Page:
Simon Rattle and the London Symphony Orchestra
Simon Rattle and the London Symphony Orchestra | Credit: Mark Allan

Touring during a worldwide pandemic is tricky. But for the London Symphony Orchestra, travel to the United States has been perilous from the very beginning.

The world-renowned orchestra, which will play six concerts in California over the next two weeks, made its first visit to the U.S. in 1912. The players were set to voyage across the Atlantic in style, having booked passage on the Titanic.

They were no doubt disappointed when the luxury liner’s maiden voyage was postponed for a few weeks, forcing them to take another, less-glamorous vessel, the S.S. Potsdam, so they didn’t miss any engagements.

“The orchestra was still on tour in the States when the Titanic went down,” noted Managing Director Kathryn McDowell. “I think the experience of such a ‘near miss’ has galvanized the LSO ever since.”

Kathryn McDowell
Kathryn McDowell is LSO's managing director

Whether the current-day culture of an orchestra is truly shaped by a near-death experience a century ago is a matter of conjecture. But whatever the impetus, the LSO has a reputation for not resting on its laurels — or, for that matter, resting much at all.

“The LSO is considered the hardest-working orchestra in the world,” said Scott Reed, president of the Music Academy of the West. “They perform a lot — quite a bit more than some orchestras in the United States.”

Reed has seen this work ethic firsthand. For the past four years, the LSO has partnered with the Music Academy, and that relationship will culminate with a five-day stay in Santa Barbara that will serve as the centerpiece of its tour, and kick off the Music Academy’s 75th season.

Music Director Simon Rattle will conduct three concerts: A Bartók/Sibelius program the symphony will also play in Berkeley and Costa Mesa; a family concert; and a special performance of Bruckner’s Fourth Symphony in which 36 recent Music Academy alumni will play alongside the full-time members.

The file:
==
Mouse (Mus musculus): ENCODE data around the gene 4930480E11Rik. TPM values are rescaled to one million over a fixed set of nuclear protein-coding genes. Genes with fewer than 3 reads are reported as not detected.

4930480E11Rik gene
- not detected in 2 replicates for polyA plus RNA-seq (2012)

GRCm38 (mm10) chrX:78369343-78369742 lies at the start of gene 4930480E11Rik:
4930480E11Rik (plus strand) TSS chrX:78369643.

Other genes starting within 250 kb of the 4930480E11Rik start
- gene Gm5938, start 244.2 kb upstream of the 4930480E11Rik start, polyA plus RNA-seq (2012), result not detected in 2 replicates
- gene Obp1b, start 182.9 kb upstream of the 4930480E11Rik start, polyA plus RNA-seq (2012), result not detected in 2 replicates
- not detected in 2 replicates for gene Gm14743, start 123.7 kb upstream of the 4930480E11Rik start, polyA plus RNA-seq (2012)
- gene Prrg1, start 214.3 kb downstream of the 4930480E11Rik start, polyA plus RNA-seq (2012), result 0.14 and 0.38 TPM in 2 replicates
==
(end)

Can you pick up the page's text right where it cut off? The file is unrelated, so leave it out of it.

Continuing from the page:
“We’re building a stage extension to fit everyone into the Granada Theatre,” Reed revealed. “It’s complicated, but these are complicated times.”

Simon Rattle
Simon Rattle | Credit: Oliver Helbig

Indeed so. This will be the LSO’s first tour outside of Europe since the pandemic shut everything down in March 2020, just after its initial visit to Santa Barbara. It did perform in France and Germany this past September and October, and in the process learned some valuable lessons about making music during the time of COVID.

“We’ve been taking care since the very early days, and then gradually applying what we’ve learned to the travel,” said McDowell, who has served as managing director of the orchestra since 2005. “We take into account what the local regulations are. In some places, you have to wear a stronger mask. In some places, you have to observe distancing. We have a great operational team that is on top of all of those things.

“We are going into different people’s theaters, and we want to keep everyone safe — all the backstage staff. Everyone is double-vaccinated and boosted.”